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It was a historic year for female founders

November 29, 2021, 5:41 PM UTC
Alyson Shontell.
Mackenzie Stroh

Hello! I’m Alyson Shontell, Fortune’s newly appointed editor-in-chief.

When I was first approached about the opportunity to lead this storied publication, I was 278 days pregnant. Zoom ahead, and I now have a 5-month-old daughter, and I’m writing to you as Fortune’s first female top editor in 92 years.

One interesting thing about being a woman in business is there are a lot of barriers that still need to be broken. In every industry, there’s an opportunity to build a historic career.

Before joining Fortune, I was editor-in-chief of Business Insider. I joined the founding team there in 2008 and cut my teeth as a startup reporter, where I was first to cover some of today’s most valuable companies.

One of those companies was a dating app called Bumble. I met founder Whitney Wolfe Herd in 2015, when she asked me to cover her startup’s launch. The then 25-year-old was reinventing herself after being ousted from Tinder, a company she cofounded—then later sued for sexual harassment.

The experience took an emotional toll and left a chip on her shoulder.

“I’m healthy. I have a great family. I have a great group of friends,” Wolfe Herd told me back then. “I played my role at Tinder, and I’m going to do it again, in a different way. I don’t think anyone should be limited in continuing on in their career.”

Fast-forward six years, and Wolfe Herd has come out on top. In February, at 31, she became the youngest woman ever to take a company public—and with a 1-year-old baby on her hip.

Bumble’s IPO turned Wolfe Herd into a billionaire—a milestone few female CEO/founders have ever achieved. In 2021, at least three made it in the U.S.: Wolfe Herd, 23andMe’s Anne Wojcicki, and Spanx founder Sara Blakely. Fortune’s Maria Aspan and Emma Hinchliffe interviewed them all for our cover story on the new billionaires’ club.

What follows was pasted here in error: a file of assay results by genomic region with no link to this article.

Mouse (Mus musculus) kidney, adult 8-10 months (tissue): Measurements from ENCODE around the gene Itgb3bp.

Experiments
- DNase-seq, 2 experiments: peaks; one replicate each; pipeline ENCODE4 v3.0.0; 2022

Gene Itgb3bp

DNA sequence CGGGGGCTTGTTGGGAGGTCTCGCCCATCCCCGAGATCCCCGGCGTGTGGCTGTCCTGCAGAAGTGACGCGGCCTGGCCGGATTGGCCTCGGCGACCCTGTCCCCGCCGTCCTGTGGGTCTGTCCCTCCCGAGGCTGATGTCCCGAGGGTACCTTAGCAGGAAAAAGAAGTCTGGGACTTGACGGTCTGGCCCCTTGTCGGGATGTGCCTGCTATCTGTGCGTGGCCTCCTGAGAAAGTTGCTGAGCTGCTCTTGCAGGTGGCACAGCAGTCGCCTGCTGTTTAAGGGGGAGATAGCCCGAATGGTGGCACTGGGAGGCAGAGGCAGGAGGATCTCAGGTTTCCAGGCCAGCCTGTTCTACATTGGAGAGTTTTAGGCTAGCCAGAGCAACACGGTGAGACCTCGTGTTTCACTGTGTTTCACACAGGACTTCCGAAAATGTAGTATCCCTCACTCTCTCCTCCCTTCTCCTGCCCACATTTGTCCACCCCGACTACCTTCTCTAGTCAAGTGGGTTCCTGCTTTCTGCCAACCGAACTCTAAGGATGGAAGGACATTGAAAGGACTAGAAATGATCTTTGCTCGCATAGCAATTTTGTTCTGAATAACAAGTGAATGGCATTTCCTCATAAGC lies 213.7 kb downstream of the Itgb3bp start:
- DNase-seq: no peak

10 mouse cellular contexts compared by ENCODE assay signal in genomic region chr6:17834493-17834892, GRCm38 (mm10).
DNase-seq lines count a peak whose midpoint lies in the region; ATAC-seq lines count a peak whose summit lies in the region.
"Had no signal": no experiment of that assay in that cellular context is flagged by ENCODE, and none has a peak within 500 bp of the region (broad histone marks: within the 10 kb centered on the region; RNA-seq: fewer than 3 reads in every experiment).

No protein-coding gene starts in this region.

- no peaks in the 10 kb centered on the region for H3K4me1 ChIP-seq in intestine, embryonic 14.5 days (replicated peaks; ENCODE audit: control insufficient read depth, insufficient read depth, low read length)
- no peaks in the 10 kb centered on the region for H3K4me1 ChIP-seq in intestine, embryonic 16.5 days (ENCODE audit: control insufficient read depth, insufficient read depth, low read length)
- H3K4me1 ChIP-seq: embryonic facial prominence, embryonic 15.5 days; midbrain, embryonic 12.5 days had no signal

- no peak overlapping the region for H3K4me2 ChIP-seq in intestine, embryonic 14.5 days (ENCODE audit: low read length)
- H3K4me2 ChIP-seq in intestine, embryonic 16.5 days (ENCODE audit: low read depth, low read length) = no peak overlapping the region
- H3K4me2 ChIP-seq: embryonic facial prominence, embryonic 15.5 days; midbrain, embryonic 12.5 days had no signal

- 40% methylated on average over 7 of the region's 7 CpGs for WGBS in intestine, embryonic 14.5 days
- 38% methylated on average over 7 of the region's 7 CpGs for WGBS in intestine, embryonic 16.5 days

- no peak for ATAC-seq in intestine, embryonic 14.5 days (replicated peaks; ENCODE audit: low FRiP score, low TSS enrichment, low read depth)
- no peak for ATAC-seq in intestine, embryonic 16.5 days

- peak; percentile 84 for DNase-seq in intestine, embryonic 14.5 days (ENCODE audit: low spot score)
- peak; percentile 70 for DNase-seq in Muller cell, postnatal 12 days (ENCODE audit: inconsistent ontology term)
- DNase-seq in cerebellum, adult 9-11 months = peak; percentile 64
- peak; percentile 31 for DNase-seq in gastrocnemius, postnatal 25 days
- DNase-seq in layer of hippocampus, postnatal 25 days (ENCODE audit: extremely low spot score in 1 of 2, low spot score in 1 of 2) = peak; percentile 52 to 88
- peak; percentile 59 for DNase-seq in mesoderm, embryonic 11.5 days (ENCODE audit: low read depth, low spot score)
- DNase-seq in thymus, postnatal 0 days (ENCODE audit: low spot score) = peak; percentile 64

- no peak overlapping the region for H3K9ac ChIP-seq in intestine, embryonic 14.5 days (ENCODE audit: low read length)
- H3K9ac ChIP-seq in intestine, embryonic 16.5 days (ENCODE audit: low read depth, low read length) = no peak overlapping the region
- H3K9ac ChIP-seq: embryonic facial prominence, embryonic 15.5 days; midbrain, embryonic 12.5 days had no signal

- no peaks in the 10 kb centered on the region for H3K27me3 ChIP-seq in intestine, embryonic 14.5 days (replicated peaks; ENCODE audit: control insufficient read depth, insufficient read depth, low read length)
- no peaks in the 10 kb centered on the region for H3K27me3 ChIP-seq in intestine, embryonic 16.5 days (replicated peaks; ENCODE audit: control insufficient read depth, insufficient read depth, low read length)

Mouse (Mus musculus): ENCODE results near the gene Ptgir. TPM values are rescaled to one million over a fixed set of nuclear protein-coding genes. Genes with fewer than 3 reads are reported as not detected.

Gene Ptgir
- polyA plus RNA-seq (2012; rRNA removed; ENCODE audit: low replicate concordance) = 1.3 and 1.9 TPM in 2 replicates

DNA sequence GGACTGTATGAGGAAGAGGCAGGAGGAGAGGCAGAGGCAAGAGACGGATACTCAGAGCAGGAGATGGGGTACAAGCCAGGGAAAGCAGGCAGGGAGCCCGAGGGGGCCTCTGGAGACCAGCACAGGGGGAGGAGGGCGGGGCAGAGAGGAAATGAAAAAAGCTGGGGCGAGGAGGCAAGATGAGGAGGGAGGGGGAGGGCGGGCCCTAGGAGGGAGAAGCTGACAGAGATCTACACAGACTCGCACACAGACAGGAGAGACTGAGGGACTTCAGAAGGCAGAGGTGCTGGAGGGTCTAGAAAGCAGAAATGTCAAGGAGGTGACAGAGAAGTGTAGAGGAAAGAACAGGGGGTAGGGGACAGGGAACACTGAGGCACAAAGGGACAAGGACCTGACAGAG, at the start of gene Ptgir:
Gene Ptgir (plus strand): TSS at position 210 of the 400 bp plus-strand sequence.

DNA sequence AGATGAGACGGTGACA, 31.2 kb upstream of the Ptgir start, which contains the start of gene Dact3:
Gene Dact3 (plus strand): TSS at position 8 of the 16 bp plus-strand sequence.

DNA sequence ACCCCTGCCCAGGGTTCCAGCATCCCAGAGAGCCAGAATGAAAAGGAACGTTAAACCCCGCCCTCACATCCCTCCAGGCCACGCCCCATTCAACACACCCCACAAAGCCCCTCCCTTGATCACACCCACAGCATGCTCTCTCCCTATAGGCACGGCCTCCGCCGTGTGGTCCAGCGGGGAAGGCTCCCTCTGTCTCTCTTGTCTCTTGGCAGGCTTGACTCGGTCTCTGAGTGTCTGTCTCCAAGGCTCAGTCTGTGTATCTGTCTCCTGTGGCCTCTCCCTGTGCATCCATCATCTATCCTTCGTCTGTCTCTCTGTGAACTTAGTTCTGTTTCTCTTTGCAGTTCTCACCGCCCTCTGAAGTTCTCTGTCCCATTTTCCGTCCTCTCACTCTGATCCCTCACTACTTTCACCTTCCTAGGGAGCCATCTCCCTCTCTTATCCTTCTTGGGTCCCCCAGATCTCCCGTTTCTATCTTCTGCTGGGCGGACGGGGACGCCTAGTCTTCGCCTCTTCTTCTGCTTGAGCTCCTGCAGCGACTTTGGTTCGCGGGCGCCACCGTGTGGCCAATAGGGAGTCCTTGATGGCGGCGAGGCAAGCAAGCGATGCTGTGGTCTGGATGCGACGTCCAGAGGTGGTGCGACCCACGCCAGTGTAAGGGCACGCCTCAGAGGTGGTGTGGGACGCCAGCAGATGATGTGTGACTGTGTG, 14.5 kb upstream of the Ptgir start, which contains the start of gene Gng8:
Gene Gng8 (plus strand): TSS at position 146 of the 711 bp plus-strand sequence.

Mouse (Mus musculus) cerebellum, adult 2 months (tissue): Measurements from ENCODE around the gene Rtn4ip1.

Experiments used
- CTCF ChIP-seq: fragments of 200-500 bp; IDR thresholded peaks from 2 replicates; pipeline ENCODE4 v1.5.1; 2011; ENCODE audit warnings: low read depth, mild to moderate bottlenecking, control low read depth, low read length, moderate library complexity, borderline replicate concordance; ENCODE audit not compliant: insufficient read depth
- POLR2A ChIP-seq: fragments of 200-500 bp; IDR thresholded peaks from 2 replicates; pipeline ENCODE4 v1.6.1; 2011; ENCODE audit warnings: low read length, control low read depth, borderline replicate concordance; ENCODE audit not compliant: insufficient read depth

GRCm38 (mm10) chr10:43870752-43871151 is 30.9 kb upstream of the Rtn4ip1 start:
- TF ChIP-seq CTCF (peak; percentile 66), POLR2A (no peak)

COV.0122.Sara Blakely
Photograph by Celeste Sloman

But while it’s an important milestone that shows how far women have come in business, it also cements how far we still have to go. All three women are white, for starters. Meanwhile, the world’s two richest men, Elon Musk (net worth around $300 billion) and Jeff Bezos (more than $200 billion), are in a different wealth stratosphere, vying to become perhaps the world’s first trillionaire someday.

In a world where money equals power, the net worth gap between men and women, as well as between white and BIPOC, must close. The fastest way to do that is for diverse founders to build bigger and bigger companies until they create the next FAANGs—or, perhaps ironically, now MAAANs.

At Fortune, we will continue to keep tabs on those in power—who is gaining it, who is losing it, how they are flexing it—and offer insight into how you can get it too.

In this issue, you’ll also find our annual Investor’s Guide, jam-packed with advice on how to navigate a rapidly changing market dominated by Elon Musk tweets and Shiba Inus, and roiled by inflation.

Thanks, as always, for reading. We’re committed to arming you with all the tools you need to lead and succeed. 

Alyson Shontell
Editor-in-Chief, Fortune
@ajs

A version of this article appears in the December 2021/January 2022 issue of Fortune with the headline, “Power shift.”

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